105 Ways to Give a Book

Hello, KidLitosphere!

Why hello, KidLitosphere. Have a nice summer? (Yawwwn.) I feel like I’m waking up from a long sleep and still need my coffee. Sure I was up a few times during the “night,” for a quick posting or two, but now it is time to wake up and get going.

If the smell of bacon might get me stirring from my bed on a lazy Sunday morning, than it is the call for Cybils judges that stirs me now. You, potential panelists, are my bacon. I’m excited to meet you. Now, don’t email me for your Cybils scoop, even if I am the organizer for Fiction Picture Books. Read over the Cybils judging info and then submit your name for consideration on the Cybils form.

Of course, I’m also being pulled from my blissful repose by a steady sizzle. Not of pancakes on the griddle, but the upcoming KidLitCon Seattle. I’ve registered, snagged a panel presentation, and booked my flight/hotel. I’ve been processing your checks for the KidLitCon 2011 team and looking forward to seeing — and meeting — my blogging buddies. There is still time to register for this fabulous conference. In fact, I’d say there is no time better. The line-up of sessions looks fantastic, and the keynote speaker is Scott Westerfeld! And even so, I’ll still bet that the best moments for you as an attendee will come from meeting the bloggers and authors in real life. There really is nothing like it.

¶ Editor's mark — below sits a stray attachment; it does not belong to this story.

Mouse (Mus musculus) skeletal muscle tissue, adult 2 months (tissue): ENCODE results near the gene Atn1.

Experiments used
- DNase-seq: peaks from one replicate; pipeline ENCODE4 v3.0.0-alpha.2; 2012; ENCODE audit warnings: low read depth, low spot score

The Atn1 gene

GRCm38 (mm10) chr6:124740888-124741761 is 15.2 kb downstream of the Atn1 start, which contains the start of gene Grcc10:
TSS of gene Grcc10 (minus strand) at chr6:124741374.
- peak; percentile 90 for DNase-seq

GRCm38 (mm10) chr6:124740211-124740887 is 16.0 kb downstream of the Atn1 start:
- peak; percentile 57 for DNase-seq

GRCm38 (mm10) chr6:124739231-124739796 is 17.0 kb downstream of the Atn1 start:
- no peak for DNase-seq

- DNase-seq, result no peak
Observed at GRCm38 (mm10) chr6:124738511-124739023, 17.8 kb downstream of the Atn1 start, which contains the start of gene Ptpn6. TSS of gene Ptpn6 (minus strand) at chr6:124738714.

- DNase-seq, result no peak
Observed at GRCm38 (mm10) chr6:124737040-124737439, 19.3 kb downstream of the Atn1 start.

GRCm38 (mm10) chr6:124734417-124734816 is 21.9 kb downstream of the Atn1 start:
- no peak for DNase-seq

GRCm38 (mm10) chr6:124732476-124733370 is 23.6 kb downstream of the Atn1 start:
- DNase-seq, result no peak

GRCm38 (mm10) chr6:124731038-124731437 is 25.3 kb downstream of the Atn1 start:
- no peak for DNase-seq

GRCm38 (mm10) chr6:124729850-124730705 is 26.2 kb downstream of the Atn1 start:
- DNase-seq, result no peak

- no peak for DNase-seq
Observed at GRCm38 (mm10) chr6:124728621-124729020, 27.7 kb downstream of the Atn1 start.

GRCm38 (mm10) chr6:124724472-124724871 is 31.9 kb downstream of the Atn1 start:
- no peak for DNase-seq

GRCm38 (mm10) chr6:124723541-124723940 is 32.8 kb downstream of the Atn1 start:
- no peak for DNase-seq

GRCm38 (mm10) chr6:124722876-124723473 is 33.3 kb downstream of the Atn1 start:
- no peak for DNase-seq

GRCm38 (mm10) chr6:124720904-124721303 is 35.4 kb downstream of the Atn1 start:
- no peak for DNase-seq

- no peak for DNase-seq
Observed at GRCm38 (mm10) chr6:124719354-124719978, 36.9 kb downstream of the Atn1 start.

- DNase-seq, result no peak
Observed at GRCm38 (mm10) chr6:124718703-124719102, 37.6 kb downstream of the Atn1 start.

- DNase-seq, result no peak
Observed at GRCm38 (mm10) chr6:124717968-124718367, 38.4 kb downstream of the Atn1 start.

So, with all the excitement, it is time to get going, KidLitosphere! Just let me get my coffee...

Thursday Three Thirteen: Summer Picture Books

Like last week’s post of summer chapter books, I’m giving quick summaries of thirteen picture books. And these are special picture books, selected by me over my years of experience with the titles to put together a list that represents many different and diverse summers. Even as a proclaimed beach bum, I’ve limited my shore stories to only two, leaving room for the many ways people see summer in the city, in parades, in the pool, and even abroad. I’ve also organized this list in order of the author, making it easier to print out and find the books at your local library. Let us begin with my personal favorite that just happens to be first...

by Elisha Cooper

A day at the beach is captured beautifully in a series of seashore scenes from suntanning to swimming to shoveling sand. A beach-lover’s delight.

And Then It Rained : And Then the Sun Came Out...
by Crescent Dragonwagon, illustrated by Diane Greenseid

In one side of this story, the rain just won’t stop, but turn the book over and it’s the story of a blaring sun-baked town that needs the refreshing (turn it over) rain. Very clever.

Bebé goes to the BeachBebé Goes to the Beach
by Susan Middleton Elya, illustrated by Steven Salerno

A sprinkle of Spanish words throughout the text sets apart this beach tale of one bebé who keeps his mama quite busy.

A Couple of Boys Have the Best Week Ever
by Marla Frazee

Two boys spent the week at Grandpa’s “camp,” with different interpretations of the activities than those of the adults around them. Terrific fun.

Mermaids on ParadeMermaids on Parade
by Melanie Hope Greenberg

Everyone loves a parade — and mermaids for that matter — and this book celebrates both in its depiction of the annual Coney Island event.